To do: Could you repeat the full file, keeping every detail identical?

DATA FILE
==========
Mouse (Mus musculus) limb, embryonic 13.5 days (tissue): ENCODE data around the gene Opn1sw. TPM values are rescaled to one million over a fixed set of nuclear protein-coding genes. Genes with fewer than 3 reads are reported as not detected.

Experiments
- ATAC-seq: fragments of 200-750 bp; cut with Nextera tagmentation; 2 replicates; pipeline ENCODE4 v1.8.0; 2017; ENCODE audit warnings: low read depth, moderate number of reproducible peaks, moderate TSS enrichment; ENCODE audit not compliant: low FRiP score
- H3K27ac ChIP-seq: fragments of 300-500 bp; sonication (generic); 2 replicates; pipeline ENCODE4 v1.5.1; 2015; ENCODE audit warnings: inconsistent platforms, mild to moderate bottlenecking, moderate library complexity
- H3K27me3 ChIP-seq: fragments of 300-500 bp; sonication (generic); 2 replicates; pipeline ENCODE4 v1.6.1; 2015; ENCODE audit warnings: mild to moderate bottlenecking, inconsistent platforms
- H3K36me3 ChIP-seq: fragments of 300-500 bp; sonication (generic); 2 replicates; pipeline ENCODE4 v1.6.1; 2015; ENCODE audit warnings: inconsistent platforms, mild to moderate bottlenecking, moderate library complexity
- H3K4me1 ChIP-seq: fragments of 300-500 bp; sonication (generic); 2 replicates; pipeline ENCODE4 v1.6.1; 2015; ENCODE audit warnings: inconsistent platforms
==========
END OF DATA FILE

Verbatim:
Mouse (Mus musculus) limb, embryonic 13.5 days (tissue): ENCODE data around the gene Opn1sw. TPM values are rescaled to one million over a fixed set of nuclear protein-coding genes. Genes with fewer than 3 reads are reported as not detected.

Experiments
- ATAC-seq: fragments of 200-750 bp; cut with Nextera tagmentation; 2 replicates; pipeline ENCODE4 v1.8.0; 2017; ENCODE audit warnings: low read depth, moderate number of reproducible peaks, moderate TSS enrichment; ENCODE audit not compliant: low FRiP score
- H3K27ac ChIP-seq: fragments of 300-500 bp; sonication (generic); 2 replicates; pipeline ENCODE4 v1.5.1; 2015; ENCODE audit warnings: inconsistent platforms, mild to moderate bottlenecking, moderate library complexity
- H3K27me3 ChIP-seq: fragments of 300-500 bp; sonication (generic); 2 replicates; pipeline ENCODE4 v1.6.1; 2015; ENCODE audit warnings: mild to moderate bottlenecking, inconsistent platforms
- H3K36me3 ChIP-seq: fragments of 300-500 bp; sonication (generic); 2 replicates; pipeline ENCODE4 v1.6.1; 2015; ENCODE audit warnings: inconsistent platforms, mild to moderate bottlenecking, moderate library complexity
- H3K4me1 ChIP-seq: fragments of 300-500 bp; sonication (generic); 2 replicates; pipeline ENCODE4 v1.6.1; 2015; ENCODE audit warnings: inconsistent platforms